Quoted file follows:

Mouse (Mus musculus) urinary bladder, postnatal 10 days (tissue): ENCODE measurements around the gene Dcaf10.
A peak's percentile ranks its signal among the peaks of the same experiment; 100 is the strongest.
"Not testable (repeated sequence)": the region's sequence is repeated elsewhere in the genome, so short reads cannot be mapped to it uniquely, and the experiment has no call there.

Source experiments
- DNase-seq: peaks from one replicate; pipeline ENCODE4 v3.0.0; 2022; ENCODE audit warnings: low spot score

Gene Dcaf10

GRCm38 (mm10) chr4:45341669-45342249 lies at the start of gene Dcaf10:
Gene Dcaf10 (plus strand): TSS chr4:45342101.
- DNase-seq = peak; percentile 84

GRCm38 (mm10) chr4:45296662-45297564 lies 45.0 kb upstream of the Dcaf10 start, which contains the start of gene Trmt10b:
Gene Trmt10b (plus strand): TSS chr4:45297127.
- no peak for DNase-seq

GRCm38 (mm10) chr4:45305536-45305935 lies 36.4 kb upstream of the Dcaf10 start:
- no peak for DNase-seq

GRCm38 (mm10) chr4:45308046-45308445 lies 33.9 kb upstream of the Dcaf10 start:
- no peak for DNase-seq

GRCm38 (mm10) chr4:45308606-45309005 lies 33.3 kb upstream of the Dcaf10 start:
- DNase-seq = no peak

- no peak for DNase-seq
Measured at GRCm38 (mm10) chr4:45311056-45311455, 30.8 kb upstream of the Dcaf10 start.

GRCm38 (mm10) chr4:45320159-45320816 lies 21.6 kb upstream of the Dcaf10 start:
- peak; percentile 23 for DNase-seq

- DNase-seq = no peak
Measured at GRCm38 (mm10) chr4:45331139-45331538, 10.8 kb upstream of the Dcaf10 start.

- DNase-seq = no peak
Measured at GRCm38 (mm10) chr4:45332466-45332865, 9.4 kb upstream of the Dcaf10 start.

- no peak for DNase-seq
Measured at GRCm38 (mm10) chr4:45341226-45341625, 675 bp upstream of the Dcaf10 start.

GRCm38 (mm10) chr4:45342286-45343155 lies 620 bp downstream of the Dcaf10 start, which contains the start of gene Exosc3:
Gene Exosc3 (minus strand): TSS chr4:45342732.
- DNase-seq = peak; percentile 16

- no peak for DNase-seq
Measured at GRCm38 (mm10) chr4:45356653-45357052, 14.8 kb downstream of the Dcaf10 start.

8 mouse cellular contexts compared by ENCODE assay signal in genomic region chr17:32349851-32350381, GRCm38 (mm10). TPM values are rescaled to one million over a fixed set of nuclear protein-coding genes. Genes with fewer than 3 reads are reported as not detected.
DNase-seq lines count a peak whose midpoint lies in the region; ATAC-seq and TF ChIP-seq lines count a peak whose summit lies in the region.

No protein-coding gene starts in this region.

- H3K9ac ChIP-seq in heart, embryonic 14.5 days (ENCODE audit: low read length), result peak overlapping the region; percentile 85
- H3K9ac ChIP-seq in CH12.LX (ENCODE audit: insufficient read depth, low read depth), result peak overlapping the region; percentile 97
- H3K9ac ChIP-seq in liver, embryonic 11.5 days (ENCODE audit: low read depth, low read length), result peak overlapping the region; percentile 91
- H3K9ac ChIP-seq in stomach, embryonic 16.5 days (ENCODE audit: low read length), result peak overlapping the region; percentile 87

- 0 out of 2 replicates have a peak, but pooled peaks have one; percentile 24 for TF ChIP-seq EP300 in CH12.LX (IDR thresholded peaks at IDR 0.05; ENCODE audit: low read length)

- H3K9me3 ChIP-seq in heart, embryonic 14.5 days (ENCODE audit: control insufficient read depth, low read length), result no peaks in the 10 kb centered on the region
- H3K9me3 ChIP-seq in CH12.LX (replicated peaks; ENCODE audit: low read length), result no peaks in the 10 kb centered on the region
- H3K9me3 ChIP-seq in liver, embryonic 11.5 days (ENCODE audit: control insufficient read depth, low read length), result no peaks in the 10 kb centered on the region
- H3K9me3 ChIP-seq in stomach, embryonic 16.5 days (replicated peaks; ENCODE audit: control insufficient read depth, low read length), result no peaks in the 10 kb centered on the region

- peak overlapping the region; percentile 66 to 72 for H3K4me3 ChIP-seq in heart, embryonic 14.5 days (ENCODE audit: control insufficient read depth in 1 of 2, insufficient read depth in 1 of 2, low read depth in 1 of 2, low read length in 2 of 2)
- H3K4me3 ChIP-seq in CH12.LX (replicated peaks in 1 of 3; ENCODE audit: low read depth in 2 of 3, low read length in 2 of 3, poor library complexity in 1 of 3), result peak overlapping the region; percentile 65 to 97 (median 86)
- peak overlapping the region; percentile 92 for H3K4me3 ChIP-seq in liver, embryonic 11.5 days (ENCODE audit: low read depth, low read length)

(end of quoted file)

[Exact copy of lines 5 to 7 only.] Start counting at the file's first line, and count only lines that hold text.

- DNase-seq: peaks from one replicate; pipeline ENCODE4 v3.0.0; 2022; ENCODE audit warnings: low spot score

Gene Dcaf10

GRCm38 (mm10) chr4:45341669-45342249 lies at the start of gene Dcaf10: